OT: Leviticus 1:1-3:17
Wow, I honestly had no idea until I just typed the reference that we had crossed into Leviticus. Apparently, I need to start reading the scripture references as I read the scriptures!
What I really need to do is research all about the different sacrifices. I want to know how many kinds there were, what each of them were for, and what each of them entailed. Alas, I have a Valentine's date in two hours, so that is not going to happen. (Alas is probably the wrong word. I may be a nerd, but I would much rather go out with my baby than research OT sacrifices!)
It does make me wonder, though, did the people keep up with all these sacrifices in Jesus' time? I know that there was some sacrificing going on. Joseph and Mary make a sacrifice at Jesus' birth, and people were selling animals for sacrifices at the temple. If I recall correctly, however, the full OT instruction on sacrificing makes it sound like a continual slaughterhouse. There needs to be a lot of dead animals to keep people's sins forgiven. Reading this also makes me wonder why Jews don't sacrifice animals today. According to them, Jesus was not the Messiah, and thus, He has not made the ultimate atoning sacrifice. Shouldn't they still be killing animals then? I wonder how they got around that one. PETA would be none too pleased!
It must have provided a powerful image to the people when they had to slaughter their own animals. I paid close attention to what the people had to do themselves and what the priests did in today's reading. The people had to get down and dirty; they couldn't just give their animal to the priest and say, "Here--take care of this for me." Killing an animal for one's own sins must have helped convey the wages of sin in a dramatic way.
NT: Mark 1:29-2:12
My "family values" meter always perks up when I read about Simon's mother-in-law. The disciples say that they have "left" all of their family, but at least in the beginning, they were still in contact. Which reminds me: Peter took along a believing wife with him after Jesus arose, so Jesus didn't break up all of his disciples' families.
Maybe it was the bold print that drew my attention to it, but I loved how Jesus was "filled with compassion" when he healed the leper. I also find it interesting that, despite a stern warning from the Messiah, the former leper completely defies Jesus' instruction and goes and tells everyone. I wonder how Jesus felt about that. Surely, He wasn't too angry. I also find it a little ironic that Jesus has told me to go and tell everyone about Him, and yet I often find myself tongue-tied. What a contrast.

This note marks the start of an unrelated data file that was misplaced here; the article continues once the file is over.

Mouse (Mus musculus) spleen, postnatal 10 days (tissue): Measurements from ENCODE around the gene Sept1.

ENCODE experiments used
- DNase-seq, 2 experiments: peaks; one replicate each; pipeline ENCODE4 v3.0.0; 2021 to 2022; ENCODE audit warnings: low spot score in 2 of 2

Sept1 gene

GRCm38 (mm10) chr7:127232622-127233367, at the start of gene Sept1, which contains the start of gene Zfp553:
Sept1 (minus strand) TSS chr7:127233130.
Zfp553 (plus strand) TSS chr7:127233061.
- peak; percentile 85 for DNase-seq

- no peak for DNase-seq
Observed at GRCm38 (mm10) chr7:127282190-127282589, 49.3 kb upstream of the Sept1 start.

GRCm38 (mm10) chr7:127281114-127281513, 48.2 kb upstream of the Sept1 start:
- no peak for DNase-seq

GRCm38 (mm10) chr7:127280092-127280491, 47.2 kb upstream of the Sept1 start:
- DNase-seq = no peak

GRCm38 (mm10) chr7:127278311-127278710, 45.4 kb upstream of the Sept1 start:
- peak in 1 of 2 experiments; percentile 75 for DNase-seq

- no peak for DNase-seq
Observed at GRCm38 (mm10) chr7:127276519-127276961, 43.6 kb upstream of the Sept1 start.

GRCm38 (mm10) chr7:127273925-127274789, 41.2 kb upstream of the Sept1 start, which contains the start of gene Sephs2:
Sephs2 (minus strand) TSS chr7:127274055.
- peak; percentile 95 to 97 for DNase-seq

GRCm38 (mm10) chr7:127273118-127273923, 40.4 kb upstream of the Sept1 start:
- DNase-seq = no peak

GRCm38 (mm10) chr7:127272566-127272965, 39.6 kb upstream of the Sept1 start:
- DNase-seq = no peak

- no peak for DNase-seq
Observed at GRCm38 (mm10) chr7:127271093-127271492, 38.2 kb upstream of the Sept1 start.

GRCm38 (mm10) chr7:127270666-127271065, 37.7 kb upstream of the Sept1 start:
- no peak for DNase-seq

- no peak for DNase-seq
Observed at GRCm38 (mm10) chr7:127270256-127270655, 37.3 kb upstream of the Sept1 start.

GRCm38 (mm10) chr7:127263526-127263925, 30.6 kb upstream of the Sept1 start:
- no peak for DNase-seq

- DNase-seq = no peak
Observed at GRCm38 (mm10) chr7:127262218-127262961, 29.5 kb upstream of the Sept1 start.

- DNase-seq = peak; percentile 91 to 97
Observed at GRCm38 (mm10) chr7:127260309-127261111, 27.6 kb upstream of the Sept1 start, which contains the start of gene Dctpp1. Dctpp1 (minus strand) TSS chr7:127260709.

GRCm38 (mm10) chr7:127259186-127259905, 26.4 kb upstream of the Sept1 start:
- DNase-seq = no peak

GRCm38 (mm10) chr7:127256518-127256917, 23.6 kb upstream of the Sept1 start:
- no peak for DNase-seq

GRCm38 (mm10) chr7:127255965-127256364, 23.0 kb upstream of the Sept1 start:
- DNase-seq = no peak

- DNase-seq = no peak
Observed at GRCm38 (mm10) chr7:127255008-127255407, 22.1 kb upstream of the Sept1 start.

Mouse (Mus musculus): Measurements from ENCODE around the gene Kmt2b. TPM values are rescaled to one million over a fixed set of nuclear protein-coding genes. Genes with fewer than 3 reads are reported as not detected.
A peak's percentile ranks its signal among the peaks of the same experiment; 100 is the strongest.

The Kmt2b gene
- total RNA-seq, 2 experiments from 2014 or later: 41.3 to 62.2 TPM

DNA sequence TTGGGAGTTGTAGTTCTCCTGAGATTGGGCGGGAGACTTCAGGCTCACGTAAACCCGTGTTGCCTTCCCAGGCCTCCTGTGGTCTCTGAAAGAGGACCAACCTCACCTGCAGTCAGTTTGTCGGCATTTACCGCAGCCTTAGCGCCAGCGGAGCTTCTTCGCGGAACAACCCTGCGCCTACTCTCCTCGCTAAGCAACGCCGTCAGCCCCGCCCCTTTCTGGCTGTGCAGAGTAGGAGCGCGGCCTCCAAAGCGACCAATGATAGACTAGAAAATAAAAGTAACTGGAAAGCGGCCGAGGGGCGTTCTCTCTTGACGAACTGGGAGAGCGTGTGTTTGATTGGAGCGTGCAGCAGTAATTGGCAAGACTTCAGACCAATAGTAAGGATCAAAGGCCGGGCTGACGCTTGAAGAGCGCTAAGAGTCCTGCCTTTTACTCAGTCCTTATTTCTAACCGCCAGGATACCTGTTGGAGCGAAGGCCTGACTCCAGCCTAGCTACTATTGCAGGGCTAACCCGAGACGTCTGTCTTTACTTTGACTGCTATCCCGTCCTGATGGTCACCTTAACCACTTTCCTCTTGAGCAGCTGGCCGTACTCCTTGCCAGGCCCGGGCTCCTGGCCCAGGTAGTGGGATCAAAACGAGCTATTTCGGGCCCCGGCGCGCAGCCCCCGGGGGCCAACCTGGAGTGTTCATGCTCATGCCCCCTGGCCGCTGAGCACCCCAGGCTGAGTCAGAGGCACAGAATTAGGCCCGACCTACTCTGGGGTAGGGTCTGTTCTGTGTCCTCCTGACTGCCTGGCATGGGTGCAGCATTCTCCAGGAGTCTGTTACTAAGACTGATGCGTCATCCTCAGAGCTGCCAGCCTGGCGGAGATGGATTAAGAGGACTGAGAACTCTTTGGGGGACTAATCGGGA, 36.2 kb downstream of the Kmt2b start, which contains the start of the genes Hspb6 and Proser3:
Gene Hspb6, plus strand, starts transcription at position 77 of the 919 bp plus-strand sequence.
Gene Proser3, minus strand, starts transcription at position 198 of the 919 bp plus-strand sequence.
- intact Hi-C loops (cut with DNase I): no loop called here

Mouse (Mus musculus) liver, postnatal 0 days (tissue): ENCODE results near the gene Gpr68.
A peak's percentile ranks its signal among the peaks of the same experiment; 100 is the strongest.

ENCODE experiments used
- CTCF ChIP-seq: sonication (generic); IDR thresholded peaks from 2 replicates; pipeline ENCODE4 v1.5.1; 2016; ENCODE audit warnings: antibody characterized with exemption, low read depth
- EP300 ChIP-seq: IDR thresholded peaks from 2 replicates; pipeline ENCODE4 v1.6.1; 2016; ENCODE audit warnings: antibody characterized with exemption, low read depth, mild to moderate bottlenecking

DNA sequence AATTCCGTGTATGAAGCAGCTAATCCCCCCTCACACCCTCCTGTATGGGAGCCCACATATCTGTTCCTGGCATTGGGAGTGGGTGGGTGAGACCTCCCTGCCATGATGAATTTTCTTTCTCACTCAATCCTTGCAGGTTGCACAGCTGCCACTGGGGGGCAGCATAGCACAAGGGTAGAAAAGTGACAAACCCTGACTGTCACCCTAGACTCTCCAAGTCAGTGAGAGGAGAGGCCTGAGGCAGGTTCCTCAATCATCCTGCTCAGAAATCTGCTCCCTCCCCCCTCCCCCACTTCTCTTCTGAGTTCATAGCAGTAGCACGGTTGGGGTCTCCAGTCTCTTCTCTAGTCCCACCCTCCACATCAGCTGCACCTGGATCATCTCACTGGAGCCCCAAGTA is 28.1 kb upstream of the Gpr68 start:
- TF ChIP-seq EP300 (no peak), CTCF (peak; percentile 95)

Because I am apparently a shallow person, I have always been dazzled by Jesus' physical healings, more so than His forgiveness of people's sins. I guess it is because I've always heard that Jesus forgives sins, but I've never seen a healing. Thus, I think healings are something special. When I read about the paralytic being lowered through the roof today, however, Jesus' declaration of forgiveness for the man's sins seemed nothing short of miraculous. After reading in the OT about all that forgiveness entailed, it is amazing to me that Jesus can just speak forgiveness even before He died. What's more, the man didn't even ask for forgiveness! Don't you have to ask first? Don't you have to repent? Jesus' forgiveness of this man was an amazingly lavish display of grace! No wonder the teachers of the Law were put off! No one has the authority to forgive sins but God Himself! Who does this clown think he is??
Psalm 35: 17-28
I don't have too much to say about the second part of this psalm. David continues lamenting over the deviousness and malice of his enemies. He continues to cry out to God for help.
Uh-oh! We have a new figure! The Adulteress has been replaced by "the woman Folly." Clearly, they represent the same concepts, but this figure is described even more as the mirror opposite of wisdom. When we read the Proverbs in such little bits, it is hard to keep the sense of "flow," but keep in mind that Wisdom has just finished her entreaties to people in the street. She started in the beginning of chapter 9 by building her house and preparing her meat and wine. Then, she goes out and calls from the highest point in the city, "Let all who are simple come in here! Come, eat my food and drink the wine I have mixed. Leave your simple ways and you will live; walk in the way of understanding" (9:4-6). All that we have read for the past couple of days make up the rest of her speech.
Now, it is Folly's turn, and she echoes Wisdom in a lot of ways. She sits at the door of her house, at the highest point in the city. She, too, calls out to passerby with similar language as wisdom: "Let all who are simple come in here! Stolen water is sweet; food eaten in secret taste delicious." Like Wisdom, she invites the simple in to eat and drink. Unlike Wisdom, though, she seeks to lure them into participating in forbidden things. I have to give it to Folly: she hits the nail on the head with the whole "stolen water" bit. It is an odd quirk of human nature that we are drawn to what is forbidden. Even if we know clearly that it is wrong and that things will not end well for us, we are still tempted to break rules and cross lines. Folly appeals thus to the dark side of human nature, while Wisdom appeals to the good side, to our logic and intellect and our desire to know God.